In order to effectively use market intelligence to make recommendations to your customers, you must first understand the major fundamentals that affect energy prices. Considering the fact that the majority of U.S. power is generated with natural gas, the two commodities are closely correlated. When natural gas prices go up, electricity prices go up, and vice versa. With that said, you can simply watch the fundamentals of the natural gas markets in order to understand both commodities. Here are the top 6 fundamentals to watch in order to accurately predict the direction of natural gas prices…
Natural Gas Production
Since natural gas is primarily driven by supply and demand, the first major factor affecting the markets is total natural gas production. In 2010, when large amounts of natural gas were found in the Marcellus Shale area, the U.S. markets enjoyed a decade of low natural gas prices. The excess supply introduced to the market helped depress prices. The chart below from the EIA, shows total natural gas production by region for the last fifteen years.
Natural Gas Storage
Natural gas markets have two seasons: injection season and withdrawal season. Since the majority of natural gas consumption is used in the winter months for heating, natural gas is stored the rest of the year so there is enough supply for the winter. April 1 to October 31 is known as injection season when natural gas is pumped into underground storage facilities, and November 1 to March 31 is know as withdrawal season when most natural gas consumption takes place.
Each week, the total amount of natural gas working storage is reported by the EIA. These storage figures have a direct impact on gas prices. When storage is low, traders believe there is not sufficient supply in the market, and prices rise. On the other hand, when storage is high, there is plenty of supply, and prices usually decline. In the chart below, released on Thursday, March 10, 2022, you will notice that working storage is well below the five-year average and close to the five-year minimum. Natural gas prices have recently increased drastically.
DIVERSEGY PRO TIP: Reading the weekly natural gas storage report from the EIA is a great way to stay informed on week-to-week price changes. The weekly natural gas report can be found by clicking this link.
Natural Gas Import-Export Balance
Another primary factor contributing to total natural gas supply figures is the balance between imports and exports to and from the U.S. Over the last decade, the U.S. became the world’s largest producer and exporter of natural gas. In fact, dry natural gas is often liquified and transported via ship to Europe and Asia where natural gas supplies are relatively non-existent. Increased demand from foreign nations on U.S. natural gas contributes to overall demand and strain on domestic supply.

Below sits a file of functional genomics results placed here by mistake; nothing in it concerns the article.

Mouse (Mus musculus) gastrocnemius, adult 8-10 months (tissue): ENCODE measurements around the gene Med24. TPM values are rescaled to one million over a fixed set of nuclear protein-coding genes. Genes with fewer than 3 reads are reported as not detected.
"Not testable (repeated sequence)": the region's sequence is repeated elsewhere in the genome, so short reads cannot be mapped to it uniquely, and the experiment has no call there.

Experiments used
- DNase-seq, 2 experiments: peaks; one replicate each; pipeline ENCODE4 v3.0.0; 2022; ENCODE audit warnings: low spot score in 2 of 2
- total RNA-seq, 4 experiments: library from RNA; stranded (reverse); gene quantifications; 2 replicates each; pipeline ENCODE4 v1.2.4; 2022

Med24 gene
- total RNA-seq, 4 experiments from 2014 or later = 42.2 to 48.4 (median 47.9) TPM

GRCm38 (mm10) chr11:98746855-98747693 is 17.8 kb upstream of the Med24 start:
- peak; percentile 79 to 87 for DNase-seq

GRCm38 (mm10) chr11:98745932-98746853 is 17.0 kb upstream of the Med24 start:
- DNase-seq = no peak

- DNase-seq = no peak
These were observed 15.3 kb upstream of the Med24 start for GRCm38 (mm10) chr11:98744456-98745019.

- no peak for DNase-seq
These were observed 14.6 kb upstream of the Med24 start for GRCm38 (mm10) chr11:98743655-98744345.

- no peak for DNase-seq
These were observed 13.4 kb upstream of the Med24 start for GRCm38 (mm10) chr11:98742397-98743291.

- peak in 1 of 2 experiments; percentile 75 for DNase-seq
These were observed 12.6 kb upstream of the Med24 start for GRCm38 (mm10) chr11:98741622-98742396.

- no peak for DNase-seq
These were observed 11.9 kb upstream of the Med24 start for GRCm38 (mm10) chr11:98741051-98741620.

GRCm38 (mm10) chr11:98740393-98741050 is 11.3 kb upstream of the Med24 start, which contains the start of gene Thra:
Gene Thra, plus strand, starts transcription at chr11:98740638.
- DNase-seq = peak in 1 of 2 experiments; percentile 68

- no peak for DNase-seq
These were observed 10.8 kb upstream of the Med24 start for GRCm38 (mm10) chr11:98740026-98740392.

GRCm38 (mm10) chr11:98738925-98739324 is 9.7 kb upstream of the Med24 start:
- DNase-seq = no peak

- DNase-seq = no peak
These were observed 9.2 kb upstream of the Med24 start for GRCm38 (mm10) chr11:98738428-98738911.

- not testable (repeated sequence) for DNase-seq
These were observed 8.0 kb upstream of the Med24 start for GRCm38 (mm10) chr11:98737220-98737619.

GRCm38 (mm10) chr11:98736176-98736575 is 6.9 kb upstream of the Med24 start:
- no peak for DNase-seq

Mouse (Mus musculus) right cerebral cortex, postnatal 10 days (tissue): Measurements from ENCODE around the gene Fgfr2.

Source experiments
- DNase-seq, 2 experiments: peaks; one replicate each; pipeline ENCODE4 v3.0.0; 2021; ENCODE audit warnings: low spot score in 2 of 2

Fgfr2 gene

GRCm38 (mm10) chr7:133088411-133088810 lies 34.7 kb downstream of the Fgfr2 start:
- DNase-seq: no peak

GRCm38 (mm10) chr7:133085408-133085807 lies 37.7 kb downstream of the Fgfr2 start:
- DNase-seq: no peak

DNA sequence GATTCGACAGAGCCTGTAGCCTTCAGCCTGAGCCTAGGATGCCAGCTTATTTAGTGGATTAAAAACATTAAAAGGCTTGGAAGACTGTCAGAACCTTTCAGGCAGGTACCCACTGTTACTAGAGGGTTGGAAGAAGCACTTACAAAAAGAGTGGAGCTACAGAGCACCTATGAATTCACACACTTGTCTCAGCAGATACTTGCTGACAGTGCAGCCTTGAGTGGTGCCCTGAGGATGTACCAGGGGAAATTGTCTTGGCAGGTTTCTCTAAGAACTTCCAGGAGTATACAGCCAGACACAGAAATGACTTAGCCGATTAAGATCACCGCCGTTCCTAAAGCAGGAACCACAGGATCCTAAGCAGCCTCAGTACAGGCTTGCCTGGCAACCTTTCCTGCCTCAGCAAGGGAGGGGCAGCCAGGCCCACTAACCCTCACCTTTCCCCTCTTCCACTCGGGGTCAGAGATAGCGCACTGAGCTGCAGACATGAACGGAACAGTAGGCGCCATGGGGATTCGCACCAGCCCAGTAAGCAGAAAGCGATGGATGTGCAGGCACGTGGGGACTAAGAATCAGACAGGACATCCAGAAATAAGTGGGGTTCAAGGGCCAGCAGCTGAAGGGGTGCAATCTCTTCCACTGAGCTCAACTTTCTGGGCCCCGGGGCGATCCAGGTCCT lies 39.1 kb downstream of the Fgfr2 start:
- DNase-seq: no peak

IN THE NEWS: The current Russia-Ukraine conflict could put a heavy strain on U.S. natural gas exports. Europe gets most of its energy from Russia and will most likely rely more on the U.S. if Russian supply dries out as a result of the war. See more here on the energy impacts of the Russia-Ukraine conflict.
Domestic Economic Growth
When the economy is growing, natural gas and electricity are in heavy demand. Many commercial businesses rely on natural gas, and most certainly electricity, in their day-to-day operations. When new businesses are opening, there is an increased demand for energy. This can cause prices to rise in the short term depending on how much supply is available in the market.
Moreover, many industrial facilities rely on natural gas and electricity in their manufacturing process. When the economy is booming and consumer demand is high for products, there is a great strain on energy supply when producing those goods. A growing economy could also cause energy prices to rise.
In the short term, weather is the primary factor that drives demand for gas and electricity. When the weather is cold, people use more natural gas to heat their homes. Furthermore, in the middle of the summer when temperatures are high, electric demand for air conditioning peaks. Below is a chart illustrating the relationship between weather and natural gas prices. In February 2021, Winter Storm Uri brought record cold temps to Texas. The chart below shows the drastic spike in gas prices as the storm descended:
Last but not least, are alternative fuels. Since certain industries, such as manufacturing, industrial and power generation, can switch between fuel sources such as natural gas, coal, and petroleum, when the price of those alternative fuels becomes less expensive they have the option to halt their use of natural gas. On the flip side, when those fuels are high or natural gas prices are low, these facilities turn to natural gas.
DIVERSEGY PRO TIP: After evaluating all of the market-driving factors below, it is best to consider the price of alternative fuels when making conclusions about the future direction of the market. For example, if natural gas production is high, storage is high, weather is mild, and the price of coal is high, it is right to assume that most facilities will rely on nat. gas as a generating fuel. This may or may not drive price considering the amount of supply in the market.